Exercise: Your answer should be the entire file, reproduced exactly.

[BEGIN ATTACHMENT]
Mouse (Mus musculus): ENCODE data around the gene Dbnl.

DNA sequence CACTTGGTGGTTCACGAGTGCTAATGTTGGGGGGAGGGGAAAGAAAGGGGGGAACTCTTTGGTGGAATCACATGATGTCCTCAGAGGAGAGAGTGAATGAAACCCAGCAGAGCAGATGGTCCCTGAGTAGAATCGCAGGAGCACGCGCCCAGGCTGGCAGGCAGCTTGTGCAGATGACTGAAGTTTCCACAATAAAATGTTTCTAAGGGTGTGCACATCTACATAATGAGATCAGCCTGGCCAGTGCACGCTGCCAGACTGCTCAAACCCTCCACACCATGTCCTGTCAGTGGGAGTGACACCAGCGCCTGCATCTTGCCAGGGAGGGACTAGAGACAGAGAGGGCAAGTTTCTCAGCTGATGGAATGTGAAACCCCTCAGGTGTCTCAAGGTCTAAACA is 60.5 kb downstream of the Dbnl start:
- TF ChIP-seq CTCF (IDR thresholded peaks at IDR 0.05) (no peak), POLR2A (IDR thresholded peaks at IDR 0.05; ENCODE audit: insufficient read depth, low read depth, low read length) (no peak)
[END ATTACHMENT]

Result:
Mouse (Mus musculus): ENCODE data around the gene Dbnl.

DNA sequence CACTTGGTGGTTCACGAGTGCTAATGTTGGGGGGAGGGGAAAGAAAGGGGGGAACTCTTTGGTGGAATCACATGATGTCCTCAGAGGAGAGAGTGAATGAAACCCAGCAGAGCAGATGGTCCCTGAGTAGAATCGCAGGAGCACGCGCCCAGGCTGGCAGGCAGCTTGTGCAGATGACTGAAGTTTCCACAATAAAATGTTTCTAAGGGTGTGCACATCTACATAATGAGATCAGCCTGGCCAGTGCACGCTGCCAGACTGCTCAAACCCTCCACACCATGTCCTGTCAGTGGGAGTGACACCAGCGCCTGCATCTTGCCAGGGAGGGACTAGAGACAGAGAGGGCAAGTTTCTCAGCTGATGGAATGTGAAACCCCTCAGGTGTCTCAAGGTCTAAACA is 60.5 kb downstream of the Dbnl start:
- TF ChIP-seq CTCF (IDR thresholded peaks at IDR 0.05) (no peak), POLR2A (IDR thresholded peaks at IDR 0.05; ENCODE audit: insufficient read depth, low read depth, low read length) (no peak)